Team Lead vs. scrum master
These days, many companies are trying to implement Scrum and get on the path of adopting its values. But some teams, especially in large established companies, are still trying to combine some familiar things with this innovation. One such practice is having team leaders. Is it reasonable or not? Let’s try to give a substantiated answer to this question.
How a team lead distributes tasks
In their work, the scrum masters sometimes encountered a workflow in which several scrum teams had their own leaders. And these specialists were very competent. Professionally, these team leads really were objectively the strongest developers with deep expertise in the digital product. But the role of team leaders was assigned to them by the top management, and the rest of the team had to report to them.
What did the reamleads do?
Almost every day they had to distribute tasks among the developers. That is, in the morning the manager was expecting a crowd of specialists waiting for new assignments.
As a result, the team lead spent a long time handing out tasks or changing them, trying to organize the work as efficiently as possible. Only toward lunchtime did the team leader leave to program something. In turn, the developer, having completed the task, hurried back to the team lead to check if he/she had done the work correctly. And if it was wrong, the specialist would go back and redo it.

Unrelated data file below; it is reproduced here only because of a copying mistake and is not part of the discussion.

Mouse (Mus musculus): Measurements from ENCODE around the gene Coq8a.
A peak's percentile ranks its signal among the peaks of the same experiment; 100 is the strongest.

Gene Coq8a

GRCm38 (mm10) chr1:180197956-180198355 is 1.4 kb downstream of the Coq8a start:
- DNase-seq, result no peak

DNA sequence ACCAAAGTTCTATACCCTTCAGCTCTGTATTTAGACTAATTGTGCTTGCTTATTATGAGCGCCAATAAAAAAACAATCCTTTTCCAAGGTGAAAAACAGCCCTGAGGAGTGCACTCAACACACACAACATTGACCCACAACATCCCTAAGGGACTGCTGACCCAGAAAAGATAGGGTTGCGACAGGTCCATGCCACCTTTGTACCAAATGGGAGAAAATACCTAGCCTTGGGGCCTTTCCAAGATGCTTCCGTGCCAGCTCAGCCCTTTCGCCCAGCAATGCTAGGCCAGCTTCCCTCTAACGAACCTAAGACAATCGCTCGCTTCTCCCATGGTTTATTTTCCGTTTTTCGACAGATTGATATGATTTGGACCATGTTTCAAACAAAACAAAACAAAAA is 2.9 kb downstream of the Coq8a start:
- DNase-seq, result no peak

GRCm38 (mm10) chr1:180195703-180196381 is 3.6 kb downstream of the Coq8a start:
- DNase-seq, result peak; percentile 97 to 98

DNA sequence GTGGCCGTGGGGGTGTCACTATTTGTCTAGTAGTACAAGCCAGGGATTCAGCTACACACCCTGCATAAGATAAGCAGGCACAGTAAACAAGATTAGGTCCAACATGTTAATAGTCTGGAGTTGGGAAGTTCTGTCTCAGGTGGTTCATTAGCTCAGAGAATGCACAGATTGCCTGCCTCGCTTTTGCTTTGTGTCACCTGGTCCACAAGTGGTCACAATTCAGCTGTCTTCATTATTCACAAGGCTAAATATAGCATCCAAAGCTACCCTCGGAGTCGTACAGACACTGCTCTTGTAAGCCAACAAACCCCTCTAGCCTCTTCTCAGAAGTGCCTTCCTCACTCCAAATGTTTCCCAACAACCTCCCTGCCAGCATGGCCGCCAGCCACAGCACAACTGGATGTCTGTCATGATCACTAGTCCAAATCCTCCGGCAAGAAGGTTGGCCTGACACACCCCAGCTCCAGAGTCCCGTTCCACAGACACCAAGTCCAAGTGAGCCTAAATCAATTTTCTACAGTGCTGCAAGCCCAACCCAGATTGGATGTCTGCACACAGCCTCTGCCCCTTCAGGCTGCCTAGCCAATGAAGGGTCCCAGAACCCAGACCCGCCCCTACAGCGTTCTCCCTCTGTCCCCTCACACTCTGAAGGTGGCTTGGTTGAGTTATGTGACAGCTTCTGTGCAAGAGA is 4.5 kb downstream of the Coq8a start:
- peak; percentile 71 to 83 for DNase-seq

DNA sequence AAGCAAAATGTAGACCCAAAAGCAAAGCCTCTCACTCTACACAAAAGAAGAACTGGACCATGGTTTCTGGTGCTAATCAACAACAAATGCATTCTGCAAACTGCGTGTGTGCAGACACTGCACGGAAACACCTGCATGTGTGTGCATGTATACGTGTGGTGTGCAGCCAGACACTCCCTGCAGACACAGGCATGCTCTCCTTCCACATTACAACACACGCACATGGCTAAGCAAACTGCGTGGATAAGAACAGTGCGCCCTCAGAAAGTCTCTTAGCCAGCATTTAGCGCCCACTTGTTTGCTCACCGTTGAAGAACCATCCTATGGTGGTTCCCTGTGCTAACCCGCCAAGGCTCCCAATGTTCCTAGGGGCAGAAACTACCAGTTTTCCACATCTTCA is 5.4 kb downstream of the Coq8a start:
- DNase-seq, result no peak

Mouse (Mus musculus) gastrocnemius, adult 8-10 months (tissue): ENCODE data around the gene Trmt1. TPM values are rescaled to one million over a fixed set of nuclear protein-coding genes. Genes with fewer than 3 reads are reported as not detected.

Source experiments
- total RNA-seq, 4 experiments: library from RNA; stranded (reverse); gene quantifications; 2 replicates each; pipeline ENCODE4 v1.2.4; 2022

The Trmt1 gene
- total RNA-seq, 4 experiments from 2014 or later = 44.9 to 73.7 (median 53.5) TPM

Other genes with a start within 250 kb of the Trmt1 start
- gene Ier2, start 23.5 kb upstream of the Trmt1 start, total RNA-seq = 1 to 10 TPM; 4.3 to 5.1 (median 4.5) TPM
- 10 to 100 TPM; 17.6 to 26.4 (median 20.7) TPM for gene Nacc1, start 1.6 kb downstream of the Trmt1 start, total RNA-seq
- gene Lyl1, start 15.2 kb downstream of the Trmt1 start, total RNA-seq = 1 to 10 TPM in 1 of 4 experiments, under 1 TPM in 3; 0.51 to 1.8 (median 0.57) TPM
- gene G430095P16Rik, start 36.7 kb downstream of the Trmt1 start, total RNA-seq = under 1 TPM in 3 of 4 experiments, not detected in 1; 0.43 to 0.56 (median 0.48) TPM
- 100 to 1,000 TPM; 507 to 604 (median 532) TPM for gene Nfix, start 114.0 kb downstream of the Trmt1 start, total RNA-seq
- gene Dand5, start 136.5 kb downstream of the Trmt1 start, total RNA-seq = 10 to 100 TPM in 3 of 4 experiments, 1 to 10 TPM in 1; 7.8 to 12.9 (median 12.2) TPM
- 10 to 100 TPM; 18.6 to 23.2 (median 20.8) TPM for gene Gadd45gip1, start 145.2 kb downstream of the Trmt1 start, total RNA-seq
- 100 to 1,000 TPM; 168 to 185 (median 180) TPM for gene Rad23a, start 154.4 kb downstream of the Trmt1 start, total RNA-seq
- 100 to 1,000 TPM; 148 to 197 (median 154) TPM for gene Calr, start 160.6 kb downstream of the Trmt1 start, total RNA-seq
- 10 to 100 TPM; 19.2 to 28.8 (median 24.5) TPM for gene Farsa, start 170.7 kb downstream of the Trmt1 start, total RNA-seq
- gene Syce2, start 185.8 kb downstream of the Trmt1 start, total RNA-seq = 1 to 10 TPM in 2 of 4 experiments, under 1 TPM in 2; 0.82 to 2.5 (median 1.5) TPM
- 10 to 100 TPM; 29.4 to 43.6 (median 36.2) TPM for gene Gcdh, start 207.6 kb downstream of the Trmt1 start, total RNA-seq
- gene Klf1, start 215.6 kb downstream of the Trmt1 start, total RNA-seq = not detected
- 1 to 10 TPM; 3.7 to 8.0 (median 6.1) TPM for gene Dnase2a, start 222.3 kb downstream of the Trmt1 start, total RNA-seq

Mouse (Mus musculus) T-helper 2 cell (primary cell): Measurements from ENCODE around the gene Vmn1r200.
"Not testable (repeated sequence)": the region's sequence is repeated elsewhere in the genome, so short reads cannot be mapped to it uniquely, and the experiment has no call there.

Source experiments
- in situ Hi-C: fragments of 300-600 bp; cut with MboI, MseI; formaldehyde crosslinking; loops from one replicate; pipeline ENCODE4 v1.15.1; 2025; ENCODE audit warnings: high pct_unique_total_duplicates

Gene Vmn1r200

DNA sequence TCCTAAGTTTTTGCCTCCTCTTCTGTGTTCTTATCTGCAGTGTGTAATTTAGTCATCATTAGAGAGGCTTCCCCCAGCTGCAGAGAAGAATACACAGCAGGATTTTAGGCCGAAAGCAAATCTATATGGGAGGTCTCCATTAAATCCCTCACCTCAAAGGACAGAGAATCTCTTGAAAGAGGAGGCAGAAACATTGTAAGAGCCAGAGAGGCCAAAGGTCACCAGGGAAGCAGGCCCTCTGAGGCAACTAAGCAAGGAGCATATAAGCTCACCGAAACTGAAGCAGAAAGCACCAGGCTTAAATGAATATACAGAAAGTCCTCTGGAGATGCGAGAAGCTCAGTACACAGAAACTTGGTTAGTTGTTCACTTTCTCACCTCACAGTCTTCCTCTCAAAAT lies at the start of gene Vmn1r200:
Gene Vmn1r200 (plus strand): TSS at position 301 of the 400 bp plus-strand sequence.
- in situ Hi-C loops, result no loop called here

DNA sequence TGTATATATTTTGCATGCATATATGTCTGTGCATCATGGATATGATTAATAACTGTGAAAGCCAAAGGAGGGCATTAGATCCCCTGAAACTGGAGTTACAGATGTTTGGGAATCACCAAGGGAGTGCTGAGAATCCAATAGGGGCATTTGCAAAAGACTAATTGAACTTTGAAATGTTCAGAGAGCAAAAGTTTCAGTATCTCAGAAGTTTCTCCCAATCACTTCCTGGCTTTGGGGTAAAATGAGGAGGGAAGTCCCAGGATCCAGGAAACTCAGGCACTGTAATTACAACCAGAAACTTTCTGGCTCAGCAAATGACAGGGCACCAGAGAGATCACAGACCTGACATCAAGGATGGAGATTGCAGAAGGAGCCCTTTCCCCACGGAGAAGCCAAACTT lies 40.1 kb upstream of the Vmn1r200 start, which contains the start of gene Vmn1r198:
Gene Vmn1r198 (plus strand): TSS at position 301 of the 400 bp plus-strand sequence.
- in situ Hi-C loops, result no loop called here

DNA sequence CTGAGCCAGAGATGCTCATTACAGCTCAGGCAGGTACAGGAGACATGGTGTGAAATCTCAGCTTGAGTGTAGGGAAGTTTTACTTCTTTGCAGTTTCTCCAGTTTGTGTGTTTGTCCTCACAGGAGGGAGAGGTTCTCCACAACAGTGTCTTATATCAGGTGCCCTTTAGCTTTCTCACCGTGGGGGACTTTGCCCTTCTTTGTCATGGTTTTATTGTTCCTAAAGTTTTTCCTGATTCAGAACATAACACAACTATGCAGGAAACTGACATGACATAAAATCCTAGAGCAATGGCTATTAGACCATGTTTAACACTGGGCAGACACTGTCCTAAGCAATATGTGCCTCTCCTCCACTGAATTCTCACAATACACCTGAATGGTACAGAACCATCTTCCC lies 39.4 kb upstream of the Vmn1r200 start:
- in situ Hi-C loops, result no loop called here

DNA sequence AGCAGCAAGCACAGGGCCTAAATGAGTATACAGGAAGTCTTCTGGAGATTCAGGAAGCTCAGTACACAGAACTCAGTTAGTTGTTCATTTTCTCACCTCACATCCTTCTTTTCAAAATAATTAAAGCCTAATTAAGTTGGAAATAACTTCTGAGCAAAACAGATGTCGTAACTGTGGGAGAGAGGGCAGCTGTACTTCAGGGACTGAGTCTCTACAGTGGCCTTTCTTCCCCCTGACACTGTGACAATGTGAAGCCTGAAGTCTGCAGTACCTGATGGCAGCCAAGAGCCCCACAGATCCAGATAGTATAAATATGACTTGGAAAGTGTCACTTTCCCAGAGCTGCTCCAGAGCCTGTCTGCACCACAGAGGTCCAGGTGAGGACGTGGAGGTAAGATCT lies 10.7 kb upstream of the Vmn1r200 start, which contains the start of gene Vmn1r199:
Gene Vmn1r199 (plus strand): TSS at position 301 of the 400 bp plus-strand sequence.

The main drawback of this process is obvious – low efficiency. Why does this happen? The reason is low interest in the result. The developer receives a task, completes it, brings it to the team leader. The pro says, “Wrong, try again”. Such leaps can go on for a very long time, burning up the customer’s time and money.
Thus, the team leader acts as the bottleneck of the team. After all, others often have to wait for him/her to make a decision, set a task, or just let them do their work.
This example hides an interesting psychological phenomenon – low labor energy. People themselves do not take up tasks. At the same time they are assigned, handed out, subconsciously perceived as orders. And our brain is set up so that only independent decisions we tend to perform with double energy and bring them to an end by all means. According to research, we have 40% more labor energy when we decide to complete a task on our own. And that makes a difference!